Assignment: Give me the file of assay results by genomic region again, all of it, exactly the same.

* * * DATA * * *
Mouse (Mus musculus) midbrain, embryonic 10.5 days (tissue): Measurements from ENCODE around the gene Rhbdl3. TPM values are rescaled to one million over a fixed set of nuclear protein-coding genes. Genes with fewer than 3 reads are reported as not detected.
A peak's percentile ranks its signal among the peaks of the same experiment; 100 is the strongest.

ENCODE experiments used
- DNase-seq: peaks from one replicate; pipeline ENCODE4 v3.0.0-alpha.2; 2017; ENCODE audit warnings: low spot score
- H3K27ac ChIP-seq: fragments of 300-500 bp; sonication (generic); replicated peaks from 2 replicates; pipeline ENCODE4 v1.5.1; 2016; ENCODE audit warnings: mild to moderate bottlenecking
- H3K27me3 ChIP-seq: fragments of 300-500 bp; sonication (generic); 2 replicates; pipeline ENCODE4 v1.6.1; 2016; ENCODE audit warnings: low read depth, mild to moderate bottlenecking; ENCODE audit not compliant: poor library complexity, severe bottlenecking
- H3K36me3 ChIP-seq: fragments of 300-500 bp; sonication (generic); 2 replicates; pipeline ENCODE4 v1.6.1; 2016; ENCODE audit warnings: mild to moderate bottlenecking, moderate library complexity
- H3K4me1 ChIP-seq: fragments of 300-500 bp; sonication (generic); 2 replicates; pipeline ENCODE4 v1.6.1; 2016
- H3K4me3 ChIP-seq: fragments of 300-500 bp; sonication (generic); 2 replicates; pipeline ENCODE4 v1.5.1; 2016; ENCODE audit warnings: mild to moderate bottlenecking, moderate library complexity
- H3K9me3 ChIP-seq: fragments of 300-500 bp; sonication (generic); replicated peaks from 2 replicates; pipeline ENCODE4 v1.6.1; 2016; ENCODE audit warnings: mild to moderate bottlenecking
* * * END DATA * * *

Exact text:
Mouse (Mus musculus) midbrain, embryonic 10.5 days (tissue): Measurements from ENCODE around the gene Rhbdl3. TPM values are rescaled to one million over a fixed set of nuclear protein-coding genes. Genes with fewer than 3 reads are reported as not detected.
A peak's percentile ranks its signal among the peaks of the same experiment; 100 is the strongest.

ENCODE experiments used
- DNase-seq: peaks from one replicate; pipeline ENCODE4 v3.0.0-alpha.2; 2017; ENCODE audit warnings: low spot score
- H3K27ac ChIP-seq: fragments of 300-500 bp; sonication (generic); replicated peaks from 2 replicates; pipeline ENCODE4 v1.5.1; 2016; ENCODE audit warnings: mild to moderate bottlenecking
- H3K27me3 ChIP-seq: fragments of 300-500 bp; sonication (generic); 2 replicates; pipeline ENCODE4 v1.6.1; 2016; ENCODE audit warnings: low read depth, mild to moderate bottlenecking; ENCODE audit not compliant: poor library complexity, severe bottlenecking
- H3K36me3 ChIP-seq: fragments of 300-500 bp; sonication (generic); 2 replicates; pipeline ENCODE4 v1.6.1; 2016; ENCODE audit warnings: mild to moderate bottlenecking, moderate library complexity
- H3K4me1 ChIP-seq: fragments of 300-500 bp; sonication (generic); 2 replicates; pipeline ENCODE4 v1.6.1; 2016
- H3K4me3 ChIP-seq: fragments of 300-500 bp; sonication (generic); 2 replicates; pipeline ENCODE4 v1.5.1; 2016; ENCODE audit warnings: mild to moderate bottlenecking, moderate library complexity
- H3K9me3 ChIP-seq: fragments of 300-500 bp; sonication (generic); replicated peaks from 2 replicates; pipeline ENCODE4 v1.6.1; 2016; ENCODE audit warnings: mild to moderate bottlenecking